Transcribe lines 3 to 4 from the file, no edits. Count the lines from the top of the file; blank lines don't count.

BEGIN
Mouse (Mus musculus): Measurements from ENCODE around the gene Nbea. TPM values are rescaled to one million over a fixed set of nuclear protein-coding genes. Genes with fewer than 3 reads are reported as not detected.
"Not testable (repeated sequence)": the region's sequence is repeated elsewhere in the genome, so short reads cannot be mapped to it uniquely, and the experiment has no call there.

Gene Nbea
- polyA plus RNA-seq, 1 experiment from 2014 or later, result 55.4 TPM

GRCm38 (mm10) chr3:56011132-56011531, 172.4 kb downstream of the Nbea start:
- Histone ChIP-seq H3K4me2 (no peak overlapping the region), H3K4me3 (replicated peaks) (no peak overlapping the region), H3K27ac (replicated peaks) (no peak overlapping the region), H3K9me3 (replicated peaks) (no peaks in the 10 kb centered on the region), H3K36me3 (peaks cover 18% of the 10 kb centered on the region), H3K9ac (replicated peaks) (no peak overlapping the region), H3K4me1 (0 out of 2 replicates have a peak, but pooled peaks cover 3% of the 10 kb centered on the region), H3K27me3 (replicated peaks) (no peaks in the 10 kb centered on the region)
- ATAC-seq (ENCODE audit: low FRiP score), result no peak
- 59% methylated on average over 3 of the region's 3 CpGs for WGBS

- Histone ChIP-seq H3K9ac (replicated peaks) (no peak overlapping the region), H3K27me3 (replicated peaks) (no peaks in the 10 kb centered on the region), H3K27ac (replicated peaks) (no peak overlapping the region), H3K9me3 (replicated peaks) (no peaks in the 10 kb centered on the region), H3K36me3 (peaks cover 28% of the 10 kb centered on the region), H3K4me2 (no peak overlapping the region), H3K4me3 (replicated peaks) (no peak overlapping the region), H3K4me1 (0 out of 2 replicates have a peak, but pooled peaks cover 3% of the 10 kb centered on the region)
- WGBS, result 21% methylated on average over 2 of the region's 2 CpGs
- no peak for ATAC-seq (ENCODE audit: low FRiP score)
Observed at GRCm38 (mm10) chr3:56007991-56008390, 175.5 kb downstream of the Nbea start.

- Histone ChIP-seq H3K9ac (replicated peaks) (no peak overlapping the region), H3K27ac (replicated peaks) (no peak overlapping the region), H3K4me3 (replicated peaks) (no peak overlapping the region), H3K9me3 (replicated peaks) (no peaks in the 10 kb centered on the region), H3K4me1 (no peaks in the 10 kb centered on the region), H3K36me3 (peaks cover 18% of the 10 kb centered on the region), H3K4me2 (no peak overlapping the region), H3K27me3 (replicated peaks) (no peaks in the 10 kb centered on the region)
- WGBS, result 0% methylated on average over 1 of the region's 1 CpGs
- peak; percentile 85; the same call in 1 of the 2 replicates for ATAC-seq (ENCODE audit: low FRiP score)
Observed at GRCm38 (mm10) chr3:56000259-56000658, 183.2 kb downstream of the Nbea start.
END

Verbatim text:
Gene Nbea
- polyA plus RNA-seq, 1 experiment from 2014 or later, result 55.4 TPM